Karl Penhaul is a well-known and respected British journalist who was placed on the No-Fly List on or before January 2014 as a result of U.S. authorities' misplaced suspicions generated by his work as a reporter and news contacts in Colombia. The No-Fly List was created after the attacks of September 11, 2001 by the U.S government to identify and include people who are prohibited from boarding a commercial aircraft for travel in or out of the United States.
Penhaul applied for redress at the United States Department of Homeland Security (DHS) and, earlier this year, DHS notified him that it had made corrections to its records, presumably a reference to his removal from the No-Fly List. Nonetheless, Penhaul is still unable to travel to the US as the Department of State has failed to review his new visa application for months since the DHS correction.
“RSF calls on the Department of State to put an end immediately to this absurd situation. Karl’s placement on the No-Fly List and now his inability to obtain a visa prevents him from freely practicing his profession within the United States, the country of the First Amendment. This sends a very concerning signal to all American and foreign journalists covering sensitive issues of high-public interest for the American public. Karl’s case sets a worrying precedent for press freedom and highlights the need for the US Administration to carefully review journalists’ profiles before placing them on the US No-Fly List”, says Delphine Halgand, US Director of Reporters Without Borders.
Penhaul lived and worked in Colombia from September 1996 until mid-2014 and cultivated contacts with many local sources including within the FARC. Covering the FARC is of high-public interest for the international community and the American public. Penhaul has worked for various media outlets and news agencies such as Reuters, The San Francisco Chronicle, The Boston Globe, U.S. News and World Report, and especially CNN and Univision. He received and was part of the CNN team who received the most prestigious journalistic awards, such as the Peabody Award in 2006, the Edward R. Murrow Award in 2007, the CINE Golden Eagle Award in 2010, the Prix Bayeux des Correspondants de Guerre in 2010 and an Emmy Award in 2006. Karl’s journalistic work in Iraq, Lebanon, Gaza, Egypt and in Latin America contributed directly to inform the American public.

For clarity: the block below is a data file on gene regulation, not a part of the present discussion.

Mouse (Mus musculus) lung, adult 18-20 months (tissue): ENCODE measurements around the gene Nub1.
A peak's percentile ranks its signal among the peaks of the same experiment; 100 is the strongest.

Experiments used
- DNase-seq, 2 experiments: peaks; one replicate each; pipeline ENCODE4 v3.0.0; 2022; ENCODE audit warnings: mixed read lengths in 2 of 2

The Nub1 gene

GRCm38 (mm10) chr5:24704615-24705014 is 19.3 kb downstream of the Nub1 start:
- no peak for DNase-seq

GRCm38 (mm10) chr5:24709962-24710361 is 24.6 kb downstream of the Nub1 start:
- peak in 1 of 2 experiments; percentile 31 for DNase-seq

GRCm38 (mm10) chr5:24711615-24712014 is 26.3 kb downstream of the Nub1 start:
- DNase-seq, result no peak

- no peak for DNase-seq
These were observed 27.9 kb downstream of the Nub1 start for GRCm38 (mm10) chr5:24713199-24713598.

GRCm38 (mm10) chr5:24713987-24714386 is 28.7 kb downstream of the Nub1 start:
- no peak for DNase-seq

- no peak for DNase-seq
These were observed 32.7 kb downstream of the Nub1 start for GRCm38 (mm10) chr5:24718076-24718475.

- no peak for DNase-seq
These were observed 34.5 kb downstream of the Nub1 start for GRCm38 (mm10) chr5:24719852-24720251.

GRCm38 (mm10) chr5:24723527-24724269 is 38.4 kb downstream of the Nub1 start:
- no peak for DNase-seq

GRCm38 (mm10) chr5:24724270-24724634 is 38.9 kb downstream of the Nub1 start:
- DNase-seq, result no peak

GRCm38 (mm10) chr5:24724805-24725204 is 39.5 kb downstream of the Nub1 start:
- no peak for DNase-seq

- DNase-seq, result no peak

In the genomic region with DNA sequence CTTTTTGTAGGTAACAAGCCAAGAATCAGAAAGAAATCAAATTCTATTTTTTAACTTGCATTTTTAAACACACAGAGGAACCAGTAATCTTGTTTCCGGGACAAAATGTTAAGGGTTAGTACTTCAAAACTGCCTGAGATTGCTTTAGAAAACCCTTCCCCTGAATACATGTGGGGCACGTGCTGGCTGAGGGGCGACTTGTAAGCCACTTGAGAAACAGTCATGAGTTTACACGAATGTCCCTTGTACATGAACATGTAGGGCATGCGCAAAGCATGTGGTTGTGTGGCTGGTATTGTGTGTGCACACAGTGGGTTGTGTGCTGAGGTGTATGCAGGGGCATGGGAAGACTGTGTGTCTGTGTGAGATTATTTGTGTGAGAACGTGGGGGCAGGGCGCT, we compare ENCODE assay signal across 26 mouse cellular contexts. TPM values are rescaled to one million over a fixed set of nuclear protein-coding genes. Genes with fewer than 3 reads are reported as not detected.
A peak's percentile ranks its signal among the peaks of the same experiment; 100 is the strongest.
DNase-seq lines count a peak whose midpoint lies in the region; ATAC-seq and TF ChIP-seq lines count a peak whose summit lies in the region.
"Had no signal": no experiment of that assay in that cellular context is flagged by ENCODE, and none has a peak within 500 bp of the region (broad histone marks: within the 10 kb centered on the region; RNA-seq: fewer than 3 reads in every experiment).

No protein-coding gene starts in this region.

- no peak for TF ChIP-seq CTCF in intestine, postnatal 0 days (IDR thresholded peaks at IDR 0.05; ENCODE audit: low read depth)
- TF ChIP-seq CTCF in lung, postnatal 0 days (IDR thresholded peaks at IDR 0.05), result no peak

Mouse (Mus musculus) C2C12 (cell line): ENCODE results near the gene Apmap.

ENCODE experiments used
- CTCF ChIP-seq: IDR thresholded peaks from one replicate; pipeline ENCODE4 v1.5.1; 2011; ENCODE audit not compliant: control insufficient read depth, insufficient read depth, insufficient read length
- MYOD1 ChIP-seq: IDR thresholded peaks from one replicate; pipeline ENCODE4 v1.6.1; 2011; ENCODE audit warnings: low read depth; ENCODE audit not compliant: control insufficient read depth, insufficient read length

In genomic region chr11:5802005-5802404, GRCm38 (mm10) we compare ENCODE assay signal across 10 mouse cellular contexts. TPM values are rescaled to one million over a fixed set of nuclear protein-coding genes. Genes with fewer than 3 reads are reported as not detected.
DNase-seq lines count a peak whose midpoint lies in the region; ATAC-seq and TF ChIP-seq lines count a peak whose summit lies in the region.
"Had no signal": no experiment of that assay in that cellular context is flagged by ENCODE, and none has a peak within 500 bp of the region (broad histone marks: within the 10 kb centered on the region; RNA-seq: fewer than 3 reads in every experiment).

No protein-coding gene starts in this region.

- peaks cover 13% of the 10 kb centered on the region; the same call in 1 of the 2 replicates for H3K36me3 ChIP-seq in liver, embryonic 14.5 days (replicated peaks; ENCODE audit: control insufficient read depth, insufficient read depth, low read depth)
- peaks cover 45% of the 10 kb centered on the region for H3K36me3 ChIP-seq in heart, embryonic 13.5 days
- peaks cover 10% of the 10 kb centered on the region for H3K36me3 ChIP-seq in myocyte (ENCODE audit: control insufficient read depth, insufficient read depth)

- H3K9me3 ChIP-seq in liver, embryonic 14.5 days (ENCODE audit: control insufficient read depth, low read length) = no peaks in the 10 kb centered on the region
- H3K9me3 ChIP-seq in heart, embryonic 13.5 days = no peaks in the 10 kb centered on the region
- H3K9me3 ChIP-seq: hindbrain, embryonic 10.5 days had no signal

“It has been deeply unnerving on a personal level and extremely damaging on a professional level to have been effectively labeled a terrorist by the U.S. administration because of my work as a journalist, Karl told RSF. There was clear public interest in informing U.S. taxpayers about how their money is being spent fighting counterinsurgency and narco-trafficking in Colombia. It is the responsibility of a free press to shed fresh light on issues by reporting from all angles.”
Penhaul is not the first foreign journalist who has been prohibited from traveling to the US because of his reporting on sensitive topics. Manuel Martorell, a well-known Spanish journalist, former editor in chief of the prominent daily newspaper El Mundo and historian who specializes in covering Kurdish issues, was refused a tourist visa for a trip to the United States with his family in May 2015. When he applied for a visa, he was asked to fill out a questionnaire about his personal and professional history. Three months later, he received a letter from the US Department of State informing him that his visa application had been denied because he was alleged to have participated in “terrorist activities”. RSF reiterates its call on the US government to act quickly to rectify the visa status of Manuel Martorell.
Despite various exchanges over several months between RSF and the US Department of State, both of Penhaul and Martorell’s visa situations remain unresolved.
The United States ranks 41 out of 180 countries in RSF’s 2016 World Press Freedom Index.
Photo credit: Brendan Smialowski / AFP